So then I went back to the piece I had so boldly and confidently produced for #Letter365. I realised it was missing something; it didn’t quite work. I played around with different things for quite a while before realising that what was missing was me. I had skilfully found a way to get #Letter365 out of the way so I could get on with a piece that was really important to me, a piece I was full of. I wasn’t full of the piece I had made for #Letter365 and it wasn’t full of me. It was OK and had some interesting aspects but frankly it just wasn’t good enough! It didn’t pass the “would I have it on my wall and love it” test. Bit of a lesson there then! That meant I had to start again. Well I made a new piece, but I distilled some of the good aspects of the previous idea and sat with it until I could resolve it with honesty and integrity. In the light of what went before I am a little diffident about making any qualitative statement about just how good this latter piece is but I would be happy to have it on my wall and it pleases my eye.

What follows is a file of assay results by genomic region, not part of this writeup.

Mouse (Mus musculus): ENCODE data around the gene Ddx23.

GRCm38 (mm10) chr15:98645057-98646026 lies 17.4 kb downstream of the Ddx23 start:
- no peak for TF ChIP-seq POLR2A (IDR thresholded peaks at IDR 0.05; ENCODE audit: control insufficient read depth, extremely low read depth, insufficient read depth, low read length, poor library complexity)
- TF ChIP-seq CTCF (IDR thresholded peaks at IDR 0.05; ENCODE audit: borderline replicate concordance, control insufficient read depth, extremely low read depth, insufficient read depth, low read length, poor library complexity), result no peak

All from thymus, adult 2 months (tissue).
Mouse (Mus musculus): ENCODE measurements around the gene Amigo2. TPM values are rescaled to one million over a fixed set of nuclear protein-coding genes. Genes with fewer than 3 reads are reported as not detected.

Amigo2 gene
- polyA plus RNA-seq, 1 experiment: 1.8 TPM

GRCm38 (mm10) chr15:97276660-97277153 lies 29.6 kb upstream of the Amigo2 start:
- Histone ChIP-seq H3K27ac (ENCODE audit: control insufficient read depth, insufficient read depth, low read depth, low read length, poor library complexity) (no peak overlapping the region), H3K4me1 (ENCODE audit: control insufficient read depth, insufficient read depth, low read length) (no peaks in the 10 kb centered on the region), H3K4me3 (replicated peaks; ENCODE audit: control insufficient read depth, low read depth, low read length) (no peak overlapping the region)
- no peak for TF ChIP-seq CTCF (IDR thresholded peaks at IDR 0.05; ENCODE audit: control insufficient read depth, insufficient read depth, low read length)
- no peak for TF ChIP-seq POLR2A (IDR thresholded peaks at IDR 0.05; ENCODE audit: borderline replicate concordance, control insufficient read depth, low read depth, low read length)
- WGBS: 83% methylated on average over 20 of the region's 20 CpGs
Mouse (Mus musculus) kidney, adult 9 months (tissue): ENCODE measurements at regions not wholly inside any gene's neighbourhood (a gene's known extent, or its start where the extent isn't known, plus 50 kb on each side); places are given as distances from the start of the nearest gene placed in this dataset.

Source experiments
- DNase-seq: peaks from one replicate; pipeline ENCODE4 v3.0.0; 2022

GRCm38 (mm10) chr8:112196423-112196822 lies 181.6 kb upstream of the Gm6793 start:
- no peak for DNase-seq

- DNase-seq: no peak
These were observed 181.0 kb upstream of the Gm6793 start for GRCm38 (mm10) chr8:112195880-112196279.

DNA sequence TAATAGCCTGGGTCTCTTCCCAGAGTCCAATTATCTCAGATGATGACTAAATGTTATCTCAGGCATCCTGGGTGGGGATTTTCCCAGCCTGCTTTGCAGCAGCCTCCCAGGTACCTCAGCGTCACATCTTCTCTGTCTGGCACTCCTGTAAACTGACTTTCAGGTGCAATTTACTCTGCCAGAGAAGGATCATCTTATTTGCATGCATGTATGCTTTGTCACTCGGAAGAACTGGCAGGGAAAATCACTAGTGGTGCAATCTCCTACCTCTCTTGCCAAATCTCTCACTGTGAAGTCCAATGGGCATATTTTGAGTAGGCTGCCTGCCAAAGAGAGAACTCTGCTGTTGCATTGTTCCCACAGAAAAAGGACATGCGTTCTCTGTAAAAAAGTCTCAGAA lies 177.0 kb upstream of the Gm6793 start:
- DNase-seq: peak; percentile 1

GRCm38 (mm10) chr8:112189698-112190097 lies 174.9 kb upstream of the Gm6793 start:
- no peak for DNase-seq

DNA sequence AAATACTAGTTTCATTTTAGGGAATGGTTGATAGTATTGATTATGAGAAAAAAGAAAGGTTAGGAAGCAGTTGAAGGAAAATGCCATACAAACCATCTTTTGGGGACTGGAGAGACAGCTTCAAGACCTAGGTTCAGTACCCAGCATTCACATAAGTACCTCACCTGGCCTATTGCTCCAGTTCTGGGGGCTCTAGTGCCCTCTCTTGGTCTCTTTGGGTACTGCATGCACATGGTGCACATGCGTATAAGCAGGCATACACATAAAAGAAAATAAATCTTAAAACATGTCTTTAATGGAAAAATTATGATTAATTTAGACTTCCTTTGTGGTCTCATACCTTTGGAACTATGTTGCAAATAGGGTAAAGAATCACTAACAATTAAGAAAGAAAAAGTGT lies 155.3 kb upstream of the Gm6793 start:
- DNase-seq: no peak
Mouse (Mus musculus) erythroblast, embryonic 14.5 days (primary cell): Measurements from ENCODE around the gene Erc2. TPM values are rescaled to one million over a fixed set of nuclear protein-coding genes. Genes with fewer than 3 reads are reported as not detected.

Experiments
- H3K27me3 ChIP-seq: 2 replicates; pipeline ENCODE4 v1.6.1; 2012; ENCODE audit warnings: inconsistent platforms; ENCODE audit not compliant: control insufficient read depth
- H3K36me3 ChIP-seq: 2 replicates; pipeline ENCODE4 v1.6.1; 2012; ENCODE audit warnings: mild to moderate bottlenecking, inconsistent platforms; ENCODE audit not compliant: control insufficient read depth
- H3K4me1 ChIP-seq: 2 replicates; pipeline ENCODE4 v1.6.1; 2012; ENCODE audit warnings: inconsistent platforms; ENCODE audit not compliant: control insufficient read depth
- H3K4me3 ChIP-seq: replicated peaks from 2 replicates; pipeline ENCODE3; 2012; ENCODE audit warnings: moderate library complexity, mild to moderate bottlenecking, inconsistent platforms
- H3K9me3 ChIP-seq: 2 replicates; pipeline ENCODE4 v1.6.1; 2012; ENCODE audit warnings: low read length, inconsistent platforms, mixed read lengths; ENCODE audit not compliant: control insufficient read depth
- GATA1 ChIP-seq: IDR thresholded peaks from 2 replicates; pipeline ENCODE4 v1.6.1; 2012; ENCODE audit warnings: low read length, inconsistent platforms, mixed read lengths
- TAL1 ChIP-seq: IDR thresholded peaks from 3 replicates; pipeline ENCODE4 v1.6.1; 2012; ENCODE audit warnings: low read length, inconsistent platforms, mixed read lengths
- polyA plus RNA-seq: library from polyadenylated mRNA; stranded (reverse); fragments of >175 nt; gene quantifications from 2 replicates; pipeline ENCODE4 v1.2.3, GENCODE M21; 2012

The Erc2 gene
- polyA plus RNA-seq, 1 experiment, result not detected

I have lots to say about lots of things around this project and art and this day but I am totally spent.
I will just put up this picture of the back of today’s envelope which i have had to seal with scotch magic tape and scribble over because these envelopes are really rubbish.
The post from the village post box goes at noon on Saturday and there is no collection on Sunday. So at the weekend I feel I have more time. While the deal I have made with myself is that I will hand it over for delivery by midnight each day, where possible I am trying to get it in the post . At the weekend it’s all a bit more flexible and I’m not under the self-imposed pressure to do the piece early in the day.
So today I wasn’t happy with the first piece I created – well at least not for this project. I suppose I am ultra-critical and feel I must make sure I am delivering pieces of value as people will be buying blind. The first piece is fine I guess and it may get offered for sale (obviously I cannot use it as a #Letter365 piece as it does not meet the criteria of being substantially made on the day).
I just wonder, had I not had the luxury of the extra time would I have let it go?